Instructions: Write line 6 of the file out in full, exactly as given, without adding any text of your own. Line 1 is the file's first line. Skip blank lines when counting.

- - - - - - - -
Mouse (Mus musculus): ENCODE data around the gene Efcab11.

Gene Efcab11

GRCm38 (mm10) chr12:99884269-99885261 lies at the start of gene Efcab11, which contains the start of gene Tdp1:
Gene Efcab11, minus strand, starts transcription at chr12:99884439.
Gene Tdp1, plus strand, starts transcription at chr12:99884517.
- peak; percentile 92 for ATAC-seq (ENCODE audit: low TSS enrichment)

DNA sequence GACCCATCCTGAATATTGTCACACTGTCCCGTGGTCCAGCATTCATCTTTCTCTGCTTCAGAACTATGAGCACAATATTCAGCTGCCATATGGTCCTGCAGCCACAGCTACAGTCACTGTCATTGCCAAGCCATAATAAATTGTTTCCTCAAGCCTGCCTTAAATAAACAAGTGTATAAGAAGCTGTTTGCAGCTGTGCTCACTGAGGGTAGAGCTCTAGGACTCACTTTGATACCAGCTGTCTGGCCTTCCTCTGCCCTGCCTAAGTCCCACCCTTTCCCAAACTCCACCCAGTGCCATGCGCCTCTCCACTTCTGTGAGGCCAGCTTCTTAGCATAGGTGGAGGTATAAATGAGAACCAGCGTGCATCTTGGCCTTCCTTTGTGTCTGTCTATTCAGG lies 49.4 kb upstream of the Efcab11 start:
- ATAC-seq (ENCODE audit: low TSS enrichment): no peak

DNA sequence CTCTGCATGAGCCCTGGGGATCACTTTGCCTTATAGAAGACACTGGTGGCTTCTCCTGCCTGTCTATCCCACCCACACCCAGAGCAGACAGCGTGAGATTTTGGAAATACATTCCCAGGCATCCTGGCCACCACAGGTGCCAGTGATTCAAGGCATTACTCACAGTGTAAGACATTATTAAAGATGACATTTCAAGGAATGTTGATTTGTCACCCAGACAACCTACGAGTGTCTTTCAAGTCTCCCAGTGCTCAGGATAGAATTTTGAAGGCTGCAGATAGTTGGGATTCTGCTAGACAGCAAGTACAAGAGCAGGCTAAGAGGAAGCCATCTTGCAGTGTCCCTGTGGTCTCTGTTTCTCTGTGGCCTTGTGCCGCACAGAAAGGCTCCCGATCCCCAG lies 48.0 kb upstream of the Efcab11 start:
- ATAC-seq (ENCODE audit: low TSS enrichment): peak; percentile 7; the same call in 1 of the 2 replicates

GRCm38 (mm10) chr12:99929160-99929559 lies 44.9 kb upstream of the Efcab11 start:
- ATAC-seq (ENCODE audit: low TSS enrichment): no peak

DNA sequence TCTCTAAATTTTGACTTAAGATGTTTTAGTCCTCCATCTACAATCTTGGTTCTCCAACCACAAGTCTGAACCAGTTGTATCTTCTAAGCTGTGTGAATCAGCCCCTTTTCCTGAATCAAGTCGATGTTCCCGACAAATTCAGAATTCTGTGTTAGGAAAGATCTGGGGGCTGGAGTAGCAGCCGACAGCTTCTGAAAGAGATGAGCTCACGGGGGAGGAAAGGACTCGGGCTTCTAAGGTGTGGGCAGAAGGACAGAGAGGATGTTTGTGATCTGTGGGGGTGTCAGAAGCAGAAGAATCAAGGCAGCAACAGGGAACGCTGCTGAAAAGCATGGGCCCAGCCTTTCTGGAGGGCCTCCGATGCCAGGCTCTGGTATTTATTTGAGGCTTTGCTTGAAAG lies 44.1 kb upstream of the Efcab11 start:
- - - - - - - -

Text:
- peak; percentile 92 for ATAC-seq (ENCODE audit: low TSS enrichment)